Former columnist Jon Qwelane, who is not okay with gays, might have won the battle in getting a hate speech judgment against him set aside after he failed to appear in court, but it seems he’ll soon have to be back to explain himself. CARIEN DU PLESSIS reports.
The South African Human Rights Commission (SAHRC) has confirmed that it will continue with its case against former columnist and ambassador to Uganda, Jon Qwelane, for a column he wrote in the Sunday Sun in 2008 titled “Call me names, but gay is NOT ok”.
SAHRC spokesman Vincent Moaga on Monday told Daily Maverick the commission would take up the case again, but a court date still had to be decided.
A guilty judgment by the Equality Court earlier this year was set aside in August because Qwelane was not in court in May when the case was heard, as he was on sick leave.
He also did not appoint lawyers to defend him.
In May the court ruled that there was only one version presented to them – that of the SAHRC – and this argument had to be accepted. This was set aside by the court later because the judgment was not allowed as it was done at a directions hearing, meant to iron out procedural matters before a case is heard.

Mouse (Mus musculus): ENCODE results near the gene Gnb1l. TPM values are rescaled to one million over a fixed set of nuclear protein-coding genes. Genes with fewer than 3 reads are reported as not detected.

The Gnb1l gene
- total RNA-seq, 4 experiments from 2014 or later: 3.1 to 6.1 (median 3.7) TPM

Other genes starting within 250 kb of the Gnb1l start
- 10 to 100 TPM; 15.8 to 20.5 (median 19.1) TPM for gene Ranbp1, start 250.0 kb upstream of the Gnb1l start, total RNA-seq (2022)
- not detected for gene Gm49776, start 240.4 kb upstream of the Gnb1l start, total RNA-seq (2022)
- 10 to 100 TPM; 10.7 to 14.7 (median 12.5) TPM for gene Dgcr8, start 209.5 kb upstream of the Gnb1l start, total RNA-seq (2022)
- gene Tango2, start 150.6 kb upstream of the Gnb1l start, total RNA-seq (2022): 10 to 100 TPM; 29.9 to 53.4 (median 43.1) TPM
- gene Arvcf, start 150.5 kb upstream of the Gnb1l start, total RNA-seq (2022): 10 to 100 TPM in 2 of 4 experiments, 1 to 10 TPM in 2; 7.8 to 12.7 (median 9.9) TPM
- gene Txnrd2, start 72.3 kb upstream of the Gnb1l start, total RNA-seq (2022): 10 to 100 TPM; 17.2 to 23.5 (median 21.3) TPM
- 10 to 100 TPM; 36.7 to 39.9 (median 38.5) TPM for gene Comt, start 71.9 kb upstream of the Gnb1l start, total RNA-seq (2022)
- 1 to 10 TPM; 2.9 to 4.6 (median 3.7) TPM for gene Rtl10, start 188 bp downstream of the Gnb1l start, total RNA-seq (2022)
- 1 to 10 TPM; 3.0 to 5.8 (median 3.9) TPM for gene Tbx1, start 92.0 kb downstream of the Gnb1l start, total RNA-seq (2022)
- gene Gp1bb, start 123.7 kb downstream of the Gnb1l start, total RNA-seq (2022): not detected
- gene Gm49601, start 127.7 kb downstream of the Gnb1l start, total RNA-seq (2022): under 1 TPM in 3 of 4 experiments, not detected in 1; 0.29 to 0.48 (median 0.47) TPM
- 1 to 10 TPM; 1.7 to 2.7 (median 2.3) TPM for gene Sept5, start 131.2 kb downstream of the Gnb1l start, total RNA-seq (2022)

Seeing that the judgment in the case was rescinded on a technicality and not on the merit of his arguments, the old case can continue and the commission need not bring a new case against him.
In his column, Qwelane praised President Robert Mugabe of Zimbabwe for his “unflinching and unapologetic stance over homosexuals” and said that he prayed that men and women would some day have “the balls to rewrite the (South African) Constitution” to disallow gay marriages again.
He also equated homosexuality with bestiality.
There was a huge outcry when Qwelane was appointed ambassador to Uganda by an unapologetic President Jacob Zuma in January 2010.
Uganda’s government is known for its anti-gay stance. DM